With that in mind, he is very happy to see the Puretech project at the point where the Gatwick centre can welcome the public: “I am looking forward to the day when people like myself can participate in racing as a sport.”
He says the project “has been years and years in the making” after his own love of racing and desire to be a competitive driver was thwarted due to lack of money or family connections.
Instead he indulged his interest by building a racing steering wheel as a game controller: “I got my racing fix that way. Then my father was made redundant and he saw that it was a good business idea.”
The result was the GP500 steering wheel and pedal control system which added a whole new dimension to gaming realism.
Ball Racing Developments was born and went on over the next decade and a half to develop and supply simulator training and engineering solutions to a wide variety of open-wheel and tintop racing teams. These days its partners include familiar names like iSport, Carlin and DAMS.
The company had always wanted to run its own race team and, in 2007, teamBRD made a mid-season entry into the 2007 Formula BMW UK Championship. Rookie driver Tom Gladdis, who had trained on a BRD simulator, finished in the top 10 at the fourth race weekend at Brands Hatch.
When, in 2008, Formula BMW became a European F1 support event the company decided it had gathered sufficient data for the time being and did not continue with the competition. According to its website, “shortly after BRD began work with a leading F1 team to develop its ‘Driver in the Loop’ simulator system.”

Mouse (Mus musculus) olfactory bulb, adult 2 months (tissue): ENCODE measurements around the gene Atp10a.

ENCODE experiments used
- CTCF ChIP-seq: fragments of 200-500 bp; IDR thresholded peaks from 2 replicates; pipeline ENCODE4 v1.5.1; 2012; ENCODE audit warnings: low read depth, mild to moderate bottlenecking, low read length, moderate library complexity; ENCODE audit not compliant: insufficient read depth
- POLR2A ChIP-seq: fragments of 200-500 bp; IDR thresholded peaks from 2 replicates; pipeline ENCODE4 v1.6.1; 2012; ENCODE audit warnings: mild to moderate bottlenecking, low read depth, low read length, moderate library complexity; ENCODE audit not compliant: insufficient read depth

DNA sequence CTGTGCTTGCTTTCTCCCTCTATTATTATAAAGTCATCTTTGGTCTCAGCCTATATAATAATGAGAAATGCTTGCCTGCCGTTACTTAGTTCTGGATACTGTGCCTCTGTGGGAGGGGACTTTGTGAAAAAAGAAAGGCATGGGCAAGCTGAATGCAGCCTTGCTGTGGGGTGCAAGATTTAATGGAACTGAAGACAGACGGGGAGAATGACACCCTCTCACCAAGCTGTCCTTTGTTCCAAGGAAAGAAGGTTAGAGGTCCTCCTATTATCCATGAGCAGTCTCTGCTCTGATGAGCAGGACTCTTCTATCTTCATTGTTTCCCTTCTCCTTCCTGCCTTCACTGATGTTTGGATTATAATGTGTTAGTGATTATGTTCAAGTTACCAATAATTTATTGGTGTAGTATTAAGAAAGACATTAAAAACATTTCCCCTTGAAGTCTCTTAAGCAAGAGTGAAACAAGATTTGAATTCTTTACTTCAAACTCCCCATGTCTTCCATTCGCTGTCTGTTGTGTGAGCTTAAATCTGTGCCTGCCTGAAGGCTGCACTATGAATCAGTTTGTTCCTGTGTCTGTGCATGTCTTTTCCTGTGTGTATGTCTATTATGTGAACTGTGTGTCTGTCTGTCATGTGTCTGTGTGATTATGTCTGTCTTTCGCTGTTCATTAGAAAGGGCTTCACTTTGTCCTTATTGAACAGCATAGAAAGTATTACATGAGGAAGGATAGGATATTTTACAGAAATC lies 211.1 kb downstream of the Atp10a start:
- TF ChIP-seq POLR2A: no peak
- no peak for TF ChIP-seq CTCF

But the company is keen to operate its race team again and sees the Puretech project as a way of achieving that ambition, possibly by identifying talented individuals who have not previously had opportunities to develop racing skills.
Ball puts the success of BRD’s simulation technology down to its technical underpinnings, which differ from the commonly-used solution. He said: “We use a platform with three degrees of freedom instead of six.
“The hexapod system with six actuators adds a delay which disengages you. There can also be an issue with motion sickness. This platform is totally immersive.
“Full forward, left or right, no one action slows another action down. We can run it much more quickly, it is a better simulation of a single-seater.”
And simulating an open-wheel race car is not the only area where Ball and his colleagues have been putting their engineering expertise to work. The company has also used an innovative system to collect scans of tracks.
It uses a patented laser scanning method to map roads or tracks by collecting a cloud of data points to create a model that, according to its website, is accurate to 2mm. “We scanned our first track in 2001 when Rockingham opened.
“With this method you can feel every bump and it is pretty cool. We are now working on developing a much more detailed suspension set-up and this year we will be collecting a lot of additional track data.”